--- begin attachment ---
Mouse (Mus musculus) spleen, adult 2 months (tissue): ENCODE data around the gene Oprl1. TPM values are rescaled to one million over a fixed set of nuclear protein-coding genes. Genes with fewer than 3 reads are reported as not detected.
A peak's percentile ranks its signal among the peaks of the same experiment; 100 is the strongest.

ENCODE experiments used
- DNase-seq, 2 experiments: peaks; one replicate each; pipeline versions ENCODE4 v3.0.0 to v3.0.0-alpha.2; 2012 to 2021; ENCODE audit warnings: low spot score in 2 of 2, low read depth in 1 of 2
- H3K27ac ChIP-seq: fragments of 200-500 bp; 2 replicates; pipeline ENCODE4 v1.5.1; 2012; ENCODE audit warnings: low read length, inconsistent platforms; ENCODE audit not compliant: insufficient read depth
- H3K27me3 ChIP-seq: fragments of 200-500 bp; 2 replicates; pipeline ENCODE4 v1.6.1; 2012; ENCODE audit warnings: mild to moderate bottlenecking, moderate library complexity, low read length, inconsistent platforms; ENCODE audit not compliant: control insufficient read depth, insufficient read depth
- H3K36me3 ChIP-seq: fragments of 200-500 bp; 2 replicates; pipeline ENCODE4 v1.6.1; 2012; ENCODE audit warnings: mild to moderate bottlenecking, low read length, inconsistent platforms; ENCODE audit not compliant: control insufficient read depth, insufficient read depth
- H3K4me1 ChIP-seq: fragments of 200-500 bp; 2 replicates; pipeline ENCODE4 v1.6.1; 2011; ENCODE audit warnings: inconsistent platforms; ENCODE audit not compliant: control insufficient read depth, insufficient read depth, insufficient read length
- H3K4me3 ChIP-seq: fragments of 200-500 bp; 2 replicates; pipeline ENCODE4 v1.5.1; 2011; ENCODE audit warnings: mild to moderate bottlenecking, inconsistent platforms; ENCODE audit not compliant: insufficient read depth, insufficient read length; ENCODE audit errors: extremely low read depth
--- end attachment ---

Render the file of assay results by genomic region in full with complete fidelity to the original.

Mouse (Mus musculus) spleen, adult 2 months (tissue): ENCODE data around the gene Oprl1. TPM values are rescaled to one million over a fixed set of nuclear protein-coding genes. Genes with fewer than 3 reads are reported as not detected.
A peak's percentile ranks its signal among the peaks of the same experiment; 100 is the strongest.

ENCODE experiments used
- DNase-seq, 2 experiments: peaks; one replicate each; pipeline versions ENCODE4 v3.0.0 to v3.0.0-alpha.2; 2012 to 2021; ENCODE audit warnings: low spot score in 2 of 2, low read depth in 1 of 2
- H3K27ac ChIP-seq: fragments of 200-500 bp; 2 replicates; pipeline ENCODE4 v1.5.1; 2012; ENCODE audit warnings: low read length, inconsistent platforms; ENCODE audit not compliant: insufficient read depth
- H3K27me3 ChIP-seq: fragments of 200-500 bp; 2 replicates; pipeline ENCODE4 v1.6.1; 2012; ENCODE audit warnings: mild to moderate bottlenecking, moderate library complexity, low read length, inconsistent platforms; ENCODE audit not compliant: control insufficient read depth, insufficient read depth
- H3K36me3 ChIP-seq: fragments of 200-500 bp; 2 replicates; pipeline ENCODE4 v1.6.1; 2012; ENCODE audit warnings: mild to moderate bottlenecking, low read length, inconsistent platforms; ENCODE audit not compliant: control insufficient read depth, insufficient read depth
- H3K4me1 ChIP-seq: fragments of 200-500 bp; 2 replicates; pipeline ENCODE4 v1.6.1; 2011; ENCODE audit warnings: inconsistent platforms; ENCODE audit not compliant: control insufficient read depth, insufficient read depth, insufficient read length
- H3K4me3 ChIP-seq: fragments of 200-500 bp; 2 replicates; pipeline ENCODE4 v1.5.1; 2011; ENCODE audit warnings: mild to moderate bottlenecking, inconsistent platforms; ENCODE audit not compliant: insufficient read depth, insufficient read length; ENCODE audit errors: extremely low read depth